Jul 31, 2012 by Judith Nzyoka
By Nyongesa M Josephat (edited by Judith Nzyoka)
The World Wide Fund for Nature (WWF-Kenya Country office) in partnership with CARE – Kenya has been implementing the phased Equitable Payment for Watershed Services (EPWS) scheme in within Naivasha where the third payment was done on June 21, 2012.
The project in the Lake Naivasha basin has been in operation in Kenya since 2006 with the implementation phase commencing in 2008. Its goal is to improve the livelihoods of Targeted households in the Malewa Catchment area by introducing Payment for Watershed Service. The PES design involves two Water Resource Users Associations (WRUAs) representing sellers located in the Turasha and Wanjohi sub-catchments of the Malewa River at the western foothills of the Aberdare Mountains in Kenya.
The two WRUAs received KES 1,151,696 for 784 members as incentive from Lake Naivasha Water Resources Users Association (LANAWRUA). Wanjohi WRUA received KES 586,131 for 399 members while Upper Turasha Kinja WRUA received KES 565,565 for 385 members. Each farmer’s incentive voucher was valued at KES 1,300. The 2012 event attracted more stakeholders; Water Resources Authority (WRMA), UNEP, ICRAF, government line ministries (Water, Agriculture and Livestock), Provincial administration, public schools, buyers and sellers (the two business partners) and the WWF as the main project intermediary.
Initially, Naivasha PES initiative started with 565 pilot farmers, the sellers of ecosystem services and buyers primarily Lake Naivasha Growers Group (LNGG members of LANAWRUA: mainly the commercial horticulture business owners) downstream. Though the scheme started at slow pace has now gained momentum and interest beyond initial expectations. Buyers of ecosystem services have incentivized land managers (communities upstream) for the last three years. In May 20, 2010, 470 Ecosystem Service (ES) providers in the two WRUAs were rewarded by receiving USD 10, 000 from LANAWRUA and similarly Wanjohi WRUA received KES 438, 815.16 and Upper Turasha WRUA KES 360,909.57 for 504 farmers (Wanjohi 276 and Upper Turasha Kinja 228) during 2011 reward.
Other than Lake Naivasha Growers Group (LNGG) the main buyer, more potential buyers have joined the scheme including Ranchers and other flower companies.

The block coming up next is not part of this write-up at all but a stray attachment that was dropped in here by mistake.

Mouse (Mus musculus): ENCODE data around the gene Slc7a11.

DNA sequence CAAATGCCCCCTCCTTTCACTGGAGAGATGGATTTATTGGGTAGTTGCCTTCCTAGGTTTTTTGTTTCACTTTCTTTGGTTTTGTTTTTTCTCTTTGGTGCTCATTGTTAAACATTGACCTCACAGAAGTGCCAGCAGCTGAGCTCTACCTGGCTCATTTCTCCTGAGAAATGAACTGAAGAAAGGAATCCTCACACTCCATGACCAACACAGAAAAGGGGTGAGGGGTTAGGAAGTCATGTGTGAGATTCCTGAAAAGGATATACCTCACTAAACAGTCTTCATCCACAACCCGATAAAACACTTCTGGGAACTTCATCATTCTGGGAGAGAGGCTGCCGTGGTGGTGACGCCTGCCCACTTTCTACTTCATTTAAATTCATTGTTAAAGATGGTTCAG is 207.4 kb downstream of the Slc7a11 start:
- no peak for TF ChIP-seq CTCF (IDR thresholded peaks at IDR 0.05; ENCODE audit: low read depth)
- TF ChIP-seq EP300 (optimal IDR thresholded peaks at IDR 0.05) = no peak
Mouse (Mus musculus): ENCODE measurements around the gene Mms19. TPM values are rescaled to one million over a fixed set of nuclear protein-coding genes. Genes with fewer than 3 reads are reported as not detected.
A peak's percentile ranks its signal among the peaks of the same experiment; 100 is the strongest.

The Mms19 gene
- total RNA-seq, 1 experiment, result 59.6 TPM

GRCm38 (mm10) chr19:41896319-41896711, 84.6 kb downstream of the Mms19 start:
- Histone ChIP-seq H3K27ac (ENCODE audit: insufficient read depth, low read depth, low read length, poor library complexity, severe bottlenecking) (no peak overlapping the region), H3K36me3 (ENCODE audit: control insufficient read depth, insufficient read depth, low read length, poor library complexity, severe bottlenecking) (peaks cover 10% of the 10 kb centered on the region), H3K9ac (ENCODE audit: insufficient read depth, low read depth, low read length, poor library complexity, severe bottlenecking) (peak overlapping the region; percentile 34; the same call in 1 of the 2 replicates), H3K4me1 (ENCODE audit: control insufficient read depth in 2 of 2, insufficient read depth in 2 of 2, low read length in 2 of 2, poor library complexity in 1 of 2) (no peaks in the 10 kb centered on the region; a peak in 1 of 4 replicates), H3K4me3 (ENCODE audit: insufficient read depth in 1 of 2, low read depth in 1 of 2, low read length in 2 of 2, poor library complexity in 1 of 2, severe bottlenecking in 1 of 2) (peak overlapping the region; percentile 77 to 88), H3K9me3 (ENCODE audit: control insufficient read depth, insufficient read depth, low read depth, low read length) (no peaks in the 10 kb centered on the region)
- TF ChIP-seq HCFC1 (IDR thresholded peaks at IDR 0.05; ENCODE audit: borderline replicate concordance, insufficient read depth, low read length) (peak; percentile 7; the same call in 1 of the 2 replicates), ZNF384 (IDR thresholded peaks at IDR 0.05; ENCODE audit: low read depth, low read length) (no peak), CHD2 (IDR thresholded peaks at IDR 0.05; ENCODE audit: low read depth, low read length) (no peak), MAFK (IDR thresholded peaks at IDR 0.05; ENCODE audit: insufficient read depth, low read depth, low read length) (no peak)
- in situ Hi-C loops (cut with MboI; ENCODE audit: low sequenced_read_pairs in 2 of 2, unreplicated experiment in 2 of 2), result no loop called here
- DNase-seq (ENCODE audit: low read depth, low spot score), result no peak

The benefits include:
- reduced soil erosion,
- increased farm productivity an indicator of improved soil fertility (improved food security),
- increased income for land owners from different on-farm green enterprises on conserved farms,
- increased water clarity-confirming silt load reduction,
- community acquired skills and knowledge on good land management practices to protect land and water ecosystems for future sustainable agricultural activities,
- Over 46 ha of land under different soil and water conservation structures.
Gender equity and involvement of marginalized community in socio-economic development have been realized. Additionally, with good agricultural practices combined with soil and water conservation upstream has improved quality water flow for downstream users important for commercial enterprises for the buyers of ecosystem services. Private sector other than securing enterprises, also will in the long run achieve high competitive edge in the international market for their horticulture products through recognition by international community for their conservation efforts to promote green economy
The project progress is monitored jointly by buyers/sellers representatives in partnership with WWF and WRMA acting as project intermediary. Farms are verified for structures implemented as agreed in the buyer-seller contract before payments are done through voucher system.
Download the full brief here [PDF, 840 KB]
About the Author
Nyongesa M Josephat works as Project Natural Resource Economist with World Wide Fund for Nature-Kenya Country Office (WWF-KCO) Contacts: nyongesajm@yahoo or Jnyongesa@malewa.wwfearpo.org